Where was your best photo taken and what was it of?
Rebecca: One of my favorite photos is of my host-uncle Jorge’s birthday party. We celebrated by eating dinner out on my host-mom’s patio. My uncle was funny and always gave booming speeches to commence family events. When night fell, we put on music and danced a traditional waltz-like Oaxacan dance. My uncle danced with all the guests in turn, a new partner stepping in while the previous ones joined hands forming a circle around them.
Although you step off to the side, you never stop swaying to the music. An elder gentleman from Philadelphia was staying with us at the time and we broke out in giggles when it was his turn to dance with Jorge. Strictly speaking the photo isn’t of good quality, but I love how it captures our candid smiles and the unity of ages and cultures that was so symbolic of my stay with that family.
What is one piece of advice you’d give to future Sol Education Abroad students?
Rebecca: You can only get out of this experience what you put in. So, give it all you’ve got! For example, to improve your Spanish skills, set your pride aside and just practice. Talk with your host mom over meals, your classmates at school, even people in line at the supermarket. You’ll pick up a lot of idioms listening to how locals talk. In a social sense, you also have to put yourself out there.
I suggest leaving labels like “I don’t dance” or “I’m vegetarian” at home because there are so many memories and friends to be made in trying something new. This doesn’t mean you have to be outgoing to study abroad, but being flexible will surely open doors for you. This might mean taking spontaneous weekend trips outside the city, trying new restaurants, or picking up a conversation with a local.
Describe your most meaningful souvenir and why you love it.
Rebecca: My favorite Oaxacan souvenir is a necklace that my host mom, Ruth, gave me. For months I was the only international student living with her so we grew very close. We would sit for hours chatting about our day, talking about her kids, or gossiping about the neighbors. My Spanish improved immensely because I felt so comfortable talking with her.
One night Ruth came into my bedroom and unloaded a heap of jewelry onto my bed. There were lavish chandelier earrings, gaudy bejeweled hair pins, and a stunning beaded necklace. She told me that she wanted me to look “glamorous” when I went out dancing with my friends. It broke my heart. I love that necklace because it’s so bold and it reminds me of Ruth’s own spunky character. She made my experience in Oaxaca so happy and I’m grateful for Sol for bringing us into each others’ life.
How has this experience affected your future?
Rebecca: Before I traveled abroad, I was an excellent student but disinterested with what I was learning. College felt like a waste of money and my dream of being an interpreter seemed impossible and naïve. Studying with Sol was the best decision I’ve ever made because now I feel excited about my future. Spanish has long been a passion of mine, so using it every day in Mexico opened my eyes to how fun and intellectually engaging life could be.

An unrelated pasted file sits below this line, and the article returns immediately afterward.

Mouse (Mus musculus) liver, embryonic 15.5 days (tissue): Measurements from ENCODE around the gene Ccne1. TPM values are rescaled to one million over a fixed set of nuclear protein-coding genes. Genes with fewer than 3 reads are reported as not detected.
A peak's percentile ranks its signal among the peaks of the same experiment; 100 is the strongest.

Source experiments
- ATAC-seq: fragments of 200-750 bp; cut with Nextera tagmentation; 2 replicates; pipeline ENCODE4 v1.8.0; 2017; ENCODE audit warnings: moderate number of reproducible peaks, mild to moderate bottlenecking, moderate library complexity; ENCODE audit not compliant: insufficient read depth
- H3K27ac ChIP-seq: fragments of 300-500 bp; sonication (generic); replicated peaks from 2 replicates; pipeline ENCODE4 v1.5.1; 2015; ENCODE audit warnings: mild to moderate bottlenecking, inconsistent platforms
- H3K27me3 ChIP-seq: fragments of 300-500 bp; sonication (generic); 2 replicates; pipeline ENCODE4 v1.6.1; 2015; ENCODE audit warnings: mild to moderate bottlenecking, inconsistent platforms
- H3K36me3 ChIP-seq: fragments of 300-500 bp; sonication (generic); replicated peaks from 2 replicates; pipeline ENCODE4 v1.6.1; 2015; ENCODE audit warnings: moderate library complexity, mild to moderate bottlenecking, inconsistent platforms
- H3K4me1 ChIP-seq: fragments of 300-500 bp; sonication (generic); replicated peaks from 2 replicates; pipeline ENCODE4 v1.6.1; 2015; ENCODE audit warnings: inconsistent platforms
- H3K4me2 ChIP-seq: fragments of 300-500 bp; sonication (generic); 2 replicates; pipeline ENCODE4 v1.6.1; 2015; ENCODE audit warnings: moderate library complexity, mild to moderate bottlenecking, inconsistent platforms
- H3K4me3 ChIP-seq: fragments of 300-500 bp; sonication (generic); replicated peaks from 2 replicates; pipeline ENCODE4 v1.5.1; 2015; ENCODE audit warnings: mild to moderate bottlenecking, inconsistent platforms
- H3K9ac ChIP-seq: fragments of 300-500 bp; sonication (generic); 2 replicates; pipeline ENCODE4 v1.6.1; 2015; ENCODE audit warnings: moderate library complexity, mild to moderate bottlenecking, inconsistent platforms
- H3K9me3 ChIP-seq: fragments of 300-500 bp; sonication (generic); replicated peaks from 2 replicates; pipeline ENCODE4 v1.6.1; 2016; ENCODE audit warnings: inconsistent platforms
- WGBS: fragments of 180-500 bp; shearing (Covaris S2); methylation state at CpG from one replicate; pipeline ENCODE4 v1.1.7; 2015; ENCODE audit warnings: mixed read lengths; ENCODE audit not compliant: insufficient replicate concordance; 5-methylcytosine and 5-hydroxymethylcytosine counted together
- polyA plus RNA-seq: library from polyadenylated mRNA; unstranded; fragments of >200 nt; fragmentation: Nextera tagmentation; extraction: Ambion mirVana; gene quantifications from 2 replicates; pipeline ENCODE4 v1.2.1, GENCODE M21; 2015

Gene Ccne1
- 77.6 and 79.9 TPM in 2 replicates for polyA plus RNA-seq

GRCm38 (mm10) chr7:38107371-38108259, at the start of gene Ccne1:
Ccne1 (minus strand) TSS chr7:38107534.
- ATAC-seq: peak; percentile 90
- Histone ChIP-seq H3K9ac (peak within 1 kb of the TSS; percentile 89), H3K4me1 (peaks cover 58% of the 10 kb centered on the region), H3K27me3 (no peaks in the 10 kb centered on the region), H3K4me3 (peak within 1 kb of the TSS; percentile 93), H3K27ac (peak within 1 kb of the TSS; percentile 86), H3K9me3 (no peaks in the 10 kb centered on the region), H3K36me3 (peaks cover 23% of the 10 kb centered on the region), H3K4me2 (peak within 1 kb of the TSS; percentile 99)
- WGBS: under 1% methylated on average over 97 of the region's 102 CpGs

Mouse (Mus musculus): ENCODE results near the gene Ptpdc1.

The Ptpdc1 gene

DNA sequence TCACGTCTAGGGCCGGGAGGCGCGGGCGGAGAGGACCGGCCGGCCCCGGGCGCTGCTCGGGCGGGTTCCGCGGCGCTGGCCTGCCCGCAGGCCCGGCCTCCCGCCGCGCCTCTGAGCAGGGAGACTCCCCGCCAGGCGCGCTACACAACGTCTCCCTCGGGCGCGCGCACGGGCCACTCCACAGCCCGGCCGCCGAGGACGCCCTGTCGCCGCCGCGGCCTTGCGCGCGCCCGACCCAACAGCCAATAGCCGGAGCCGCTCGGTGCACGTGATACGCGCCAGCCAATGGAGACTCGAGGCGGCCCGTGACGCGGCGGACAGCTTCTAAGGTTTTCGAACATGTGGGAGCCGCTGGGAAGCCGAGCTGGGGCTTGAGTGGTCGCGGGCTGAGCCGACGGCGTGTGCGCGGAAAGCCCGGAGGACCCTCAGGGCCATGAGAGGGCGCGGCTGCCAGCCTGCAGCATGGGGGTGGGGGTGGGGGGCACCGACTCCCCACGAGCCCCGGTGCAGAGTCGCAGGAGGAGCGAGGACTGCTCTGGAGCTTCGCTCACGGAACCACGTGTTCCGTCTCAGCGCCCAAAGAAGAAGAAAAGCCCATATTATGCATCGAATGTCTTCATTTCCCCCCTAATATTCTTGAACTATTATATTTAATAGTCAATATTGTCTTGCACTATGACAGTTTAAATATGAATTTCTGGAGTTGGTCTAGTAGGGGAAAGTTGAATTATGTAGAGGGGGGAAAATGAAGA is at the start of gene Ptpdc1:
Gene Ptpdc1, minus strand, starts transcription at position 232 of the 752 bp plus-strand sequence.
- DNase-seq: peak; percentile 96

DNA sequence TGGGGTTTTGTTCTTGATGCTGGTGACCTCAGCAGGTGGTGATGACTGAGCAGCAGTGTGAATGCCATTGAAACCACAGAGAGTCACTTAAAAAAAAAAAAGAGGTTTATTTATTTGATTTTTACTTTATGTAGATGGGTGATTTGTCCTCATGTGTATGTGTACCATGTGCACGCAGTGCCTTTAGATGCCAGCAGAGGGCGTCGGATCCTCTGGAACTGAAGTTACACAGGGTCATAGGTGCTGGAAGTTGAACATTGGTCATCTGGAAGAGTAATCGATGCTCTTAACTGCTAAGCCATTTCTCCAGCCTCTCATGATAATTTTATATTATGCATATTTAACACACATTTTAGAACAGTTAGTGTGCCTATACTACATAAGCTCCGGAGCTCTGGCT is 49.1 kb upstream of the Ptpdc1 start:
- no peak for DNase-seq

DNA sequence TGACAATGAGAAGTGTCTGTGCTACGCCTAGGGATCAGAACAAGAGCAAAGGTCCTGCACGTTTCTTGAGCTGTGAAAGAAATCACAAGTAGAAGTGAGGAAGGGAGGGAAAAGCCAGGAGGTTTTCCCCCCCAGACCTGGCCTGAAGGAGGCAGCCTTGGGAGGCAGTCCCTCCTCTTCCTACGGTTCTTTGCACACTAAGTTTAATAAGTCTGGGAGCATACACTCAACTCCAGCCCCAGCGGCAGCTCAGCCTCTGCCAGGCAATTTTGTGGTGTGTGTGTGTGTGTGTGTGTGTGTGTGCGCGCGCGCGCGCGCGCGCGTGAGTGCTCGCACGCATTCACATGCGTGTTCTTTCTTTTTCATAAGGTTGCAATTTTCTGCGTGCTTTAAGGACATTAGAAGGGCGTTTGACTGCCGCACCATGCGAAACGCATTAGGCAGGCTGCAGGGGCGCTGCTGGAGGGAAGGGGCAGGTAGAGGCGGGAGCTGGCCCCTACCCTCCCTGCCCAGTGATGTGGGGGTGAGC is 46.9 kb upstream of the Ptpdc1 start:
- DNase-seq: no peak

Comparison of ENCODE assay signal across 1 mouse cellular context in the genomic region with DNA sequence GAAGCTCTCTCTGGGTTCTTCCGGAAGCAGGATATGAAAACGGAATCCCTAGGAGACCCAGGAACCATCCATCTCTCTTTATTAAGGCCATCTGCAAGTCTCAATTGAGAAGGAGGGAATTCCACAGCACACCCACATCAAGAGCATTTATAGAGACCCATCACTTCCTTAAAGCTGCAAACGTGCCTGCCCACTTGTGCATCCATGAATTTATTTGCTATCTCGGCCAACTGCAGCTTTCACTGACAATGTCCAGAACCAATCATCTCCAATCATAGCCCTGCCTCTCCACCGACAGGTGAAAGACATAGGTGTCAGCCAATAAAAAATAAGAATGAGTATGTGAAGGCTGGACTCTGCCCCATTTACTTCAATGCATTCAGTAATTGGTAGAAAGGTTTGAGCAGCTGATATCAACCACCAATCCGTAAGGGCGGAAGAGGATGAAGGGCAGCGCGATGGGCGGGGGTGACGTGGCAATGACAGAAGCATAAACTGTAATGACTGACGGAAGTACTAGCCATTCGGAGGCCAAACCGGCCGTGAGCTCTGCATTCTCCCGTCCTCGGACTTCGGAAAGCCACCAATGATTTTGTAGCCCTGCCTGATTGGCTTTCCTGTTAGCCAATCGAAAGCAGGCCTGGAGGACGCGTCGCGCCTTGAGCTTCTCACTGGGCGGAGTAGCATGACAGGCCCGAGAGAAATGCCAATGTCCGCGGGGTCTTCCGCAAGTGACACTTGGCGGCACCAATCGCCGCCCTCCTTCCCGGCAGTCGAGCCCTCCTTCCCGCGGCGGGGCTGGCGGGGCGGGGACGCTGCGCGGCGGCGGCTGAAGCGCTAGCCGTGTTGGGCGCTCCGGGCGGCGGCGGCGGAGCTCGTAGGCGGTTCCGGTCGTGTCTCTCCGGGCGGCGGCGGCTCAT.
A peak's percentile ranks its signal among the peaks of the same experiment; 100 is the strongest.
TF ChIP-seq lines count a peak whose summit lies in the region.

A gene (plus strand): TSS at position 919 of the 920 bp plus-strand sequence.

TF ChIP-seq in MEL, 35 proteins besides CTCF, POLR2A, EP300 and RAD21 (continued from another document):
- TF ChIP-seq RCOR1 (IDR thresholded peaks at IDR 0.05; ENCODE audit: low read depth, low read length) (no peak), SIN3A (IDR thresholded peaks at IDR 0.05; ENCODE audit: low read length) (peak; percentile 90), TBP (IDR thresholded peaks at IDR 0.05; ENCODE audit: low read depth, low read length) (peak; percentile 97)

Passing my difficult classes in the local university gave me back a pride and confidence I’d lost in myself and my Spanish. I now feel like a more colorful and vibrant version of myself. My time in Oaxaca encouraged me to apply to the Peace Corps and research Mexican graduate programs in interpretation. Having achieved my dream of studying abroad, my other goals don’t seem so far off anymore.
Describe your program socially and academically.
Rebecca: Sol students in Oaxaca have a lot of academic flexibility. I chose to study with locals at the Mesoamerican University and with other Americans at the Benito Juárez Autonomous University of Oaxaca. Depending on your Spanish skills, you can pick one or both options. I’d suggest classes with locals for students with advanced grammar and the confidence to navigate a classroom not necessarily familiar with international students.
On the other hand, classes at the UABJO have a more American structure and offer intensive Spanish grammar. Outside the classroom, Sol also has a comprehensive social component. Before you even arrive in Mexico your director creates a calendar with group activities planned for each week. These include dance classes, cooking classes, craft workshops, and museum tours. No activity is required but I highly recommend participating since they are a great orientation tool for students in a new city and culture.